Head of a young man
- 2nd century CE
By the 1st century B.C., the city of Rome had become the center of a large empire covering the entire Mediterranean world. Like the Etruscans before them, the Romans admired Greek art; they carried Greek art treasures to Italy and patronized imitations or copies of Greek works. However, their native taste for realistic, historically oriented art led to a new, Roman style. The Emperor Trajan (CE 98-117) had a distinctive, combed-forward hairstyle that was emulated throughout the Roman Empire by private individuals such as the subject of this portrait. During the reign of Trajan's successor, Hadrian (C.E. 117-138), sculptors began to carve the pupils and iris of the eye; previously they had been painted but not incised into the marble. This work accordingly appears to date from early in Hadrian's reign and probably surmounted a bust. Typical of the time is a smooth, polished face, lightly indicated eyebrows, and a calm expression.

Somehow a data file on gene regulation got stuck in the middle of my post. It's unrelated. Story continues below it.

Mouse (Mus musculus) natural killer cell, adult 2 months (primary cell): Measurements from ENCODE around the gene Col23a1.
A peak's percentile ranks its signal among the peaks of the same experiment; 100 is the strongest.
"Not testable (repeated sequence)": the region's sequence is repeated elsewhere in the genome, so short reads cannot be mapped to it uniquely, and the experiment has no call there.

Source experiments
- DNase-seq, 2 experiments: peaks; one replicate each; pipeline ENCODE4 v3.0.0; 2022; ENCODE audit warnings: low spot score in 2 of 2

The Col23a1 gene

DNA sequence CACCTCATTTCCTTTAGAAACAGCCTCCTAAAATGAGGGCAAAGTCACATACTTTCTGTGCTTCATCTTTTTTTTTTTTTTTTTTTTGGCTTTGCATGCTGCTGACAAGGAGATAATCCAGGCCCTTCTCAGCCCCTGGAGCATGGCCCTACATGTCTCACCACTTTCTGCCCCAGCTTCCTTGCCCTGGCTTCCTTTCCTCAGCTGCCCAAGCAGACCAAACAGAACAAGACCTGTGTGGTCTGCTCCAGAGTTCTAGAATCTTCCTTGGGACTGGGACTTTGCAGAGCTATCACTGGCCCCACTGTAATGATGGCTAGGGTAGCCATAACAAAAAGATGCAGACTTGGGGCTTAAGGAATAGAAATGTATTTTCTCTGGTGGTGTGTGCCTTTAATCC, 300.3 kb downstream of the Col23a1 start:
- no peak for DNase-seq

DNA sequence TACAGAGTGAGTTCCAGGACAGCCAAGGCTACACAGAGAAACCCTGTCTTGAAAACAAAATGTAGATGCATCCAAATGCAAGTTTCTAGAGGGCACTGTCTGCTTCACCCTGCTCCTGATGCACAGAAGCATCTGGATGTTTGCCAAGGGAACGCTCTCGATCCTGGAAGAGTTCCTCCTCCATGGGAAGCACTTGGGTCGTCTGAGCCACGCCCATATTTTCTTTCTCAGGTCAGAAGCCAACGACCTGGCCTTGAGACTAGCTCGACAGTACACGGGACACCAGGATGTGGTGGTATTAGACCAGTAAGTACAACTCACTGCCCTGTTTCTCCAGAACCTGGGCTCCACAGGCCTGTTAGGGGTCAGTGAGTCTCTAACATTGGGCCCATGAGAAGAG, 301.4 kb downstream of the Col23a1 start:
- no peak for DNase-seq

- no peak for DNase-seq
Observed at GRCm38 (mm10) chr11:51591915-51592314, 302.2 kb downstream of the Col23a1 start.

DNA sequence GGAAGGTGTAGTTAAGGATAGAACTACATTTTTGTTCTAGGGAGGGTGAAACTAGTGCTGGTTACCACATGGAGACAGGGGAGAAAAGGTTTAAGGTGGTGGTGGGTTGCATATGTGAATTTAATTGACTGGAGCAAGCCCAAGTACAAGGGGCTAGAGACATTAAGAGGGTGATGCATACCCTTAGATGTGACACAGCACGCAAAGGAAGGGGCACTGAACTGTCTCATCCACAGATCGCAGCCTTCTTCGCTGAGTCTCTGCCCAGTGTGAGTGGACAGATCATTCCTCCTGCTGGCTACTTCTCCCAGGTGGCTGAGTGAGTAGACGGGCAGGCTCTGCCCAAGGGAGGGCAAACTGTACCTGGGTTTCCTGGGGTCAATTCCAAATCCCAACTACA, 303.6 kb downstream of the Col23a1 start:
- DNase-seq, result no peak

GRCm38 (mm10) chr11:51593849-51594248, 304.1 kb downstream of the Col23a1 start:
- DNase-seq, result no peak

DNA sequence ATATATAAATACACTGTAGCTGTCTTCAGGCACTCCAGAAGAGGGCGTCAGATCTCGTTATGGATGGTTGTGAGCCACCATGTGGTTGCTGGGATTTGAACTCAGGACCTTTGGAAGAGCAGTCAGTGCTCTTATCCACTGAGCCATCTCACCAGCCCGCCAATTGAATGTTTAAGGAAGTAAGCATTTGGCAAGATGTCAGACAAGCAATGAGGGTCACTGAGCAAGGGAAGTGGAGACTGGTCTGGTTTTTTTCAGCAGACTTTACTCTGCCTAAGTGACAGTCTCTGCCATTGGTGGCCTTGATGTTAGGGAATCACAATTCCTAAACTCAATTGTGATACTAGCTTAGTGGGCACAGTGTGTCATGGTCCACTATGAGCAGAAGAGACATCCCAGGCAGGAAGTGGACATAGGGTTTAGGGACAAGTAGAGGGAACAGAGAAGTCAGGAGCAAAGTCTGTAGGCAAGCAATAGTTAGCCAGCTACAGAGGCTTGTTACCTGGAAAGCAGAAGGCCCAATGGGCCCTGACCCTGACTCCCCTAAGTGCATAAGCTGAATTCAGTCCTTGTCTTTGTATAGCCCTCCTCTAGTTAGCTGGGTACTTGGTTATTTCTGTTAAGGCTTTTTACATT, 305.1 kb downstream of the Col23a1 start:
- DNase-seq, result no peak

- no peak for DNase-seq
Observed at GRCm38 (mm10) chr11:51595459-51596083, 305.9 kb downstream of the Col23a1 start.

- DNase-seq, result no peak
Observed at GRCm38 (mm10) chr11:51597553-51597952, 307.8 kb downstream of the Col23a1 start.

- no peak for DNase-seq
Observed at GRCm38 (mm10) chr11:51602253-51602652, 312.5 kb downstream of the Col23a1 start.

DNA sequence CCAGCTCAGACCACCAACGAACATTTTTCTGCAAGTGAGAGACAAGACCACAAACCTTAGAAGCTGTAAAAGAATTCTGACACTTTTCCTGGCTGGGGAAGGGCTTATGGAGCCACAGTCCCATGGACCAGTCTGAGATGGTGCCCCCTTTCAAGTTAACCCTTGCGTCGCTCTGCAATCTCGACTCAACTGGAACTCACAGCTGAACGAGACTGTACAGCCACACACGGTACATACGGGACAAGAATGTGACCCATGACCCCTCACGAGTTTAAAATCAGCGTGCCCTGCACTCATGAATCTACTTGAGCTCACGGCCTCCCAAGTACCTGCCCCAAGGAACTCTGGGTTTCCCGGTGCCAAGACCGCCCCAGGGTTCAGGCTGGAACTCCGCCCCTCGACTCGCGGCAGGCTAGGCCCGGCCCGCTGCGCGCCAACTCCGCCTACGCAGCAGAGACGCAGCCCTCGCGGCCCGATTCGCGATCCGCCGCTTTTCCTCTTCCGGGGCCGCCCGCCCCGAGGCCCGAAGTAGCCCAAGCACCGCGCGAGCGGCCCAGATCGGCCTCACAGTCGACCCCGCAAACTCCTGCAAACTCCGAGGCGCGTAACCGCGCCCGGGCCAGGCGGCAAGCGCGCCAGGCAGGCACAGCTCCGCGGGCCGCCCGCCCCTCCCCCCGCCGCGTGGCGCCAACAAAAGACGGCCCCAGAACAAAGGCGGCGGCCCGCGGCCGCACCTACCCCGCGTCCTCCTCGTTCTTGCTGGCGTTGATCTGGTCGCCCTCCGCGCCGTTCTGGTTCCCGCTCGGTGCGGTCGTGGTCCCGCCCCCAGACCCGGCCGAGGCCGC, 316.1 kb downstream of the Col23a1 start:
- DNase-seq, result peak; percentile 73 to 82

By the time this sculpture was made, portraiture had crystallized as a distinctive type of Roman art, in keeping with the Roman interest in family lineage. This powerful image of a young man demonstrates the strong sense of psychological reality to be found in portraits of the Roman Empire.
DMA unpublished material, Label text [1981.169], transcribed November 2016.
Because of its remote and haughty expression, this sculpture was referred to as the portrait of a "spoiled brat" in an academic publication. The head belongs to a series of portraits of boys and young men which extends from ca. 100-130 C.E., some of them with similar facial features and expressions.
It is likely that the pupils and irises of the eyes were not original to the sculpture, drilled at a later date. Because portraits like these would've been painted in antiquity, it is probable that a later owner incised the eyes to give it a more realistic appearance.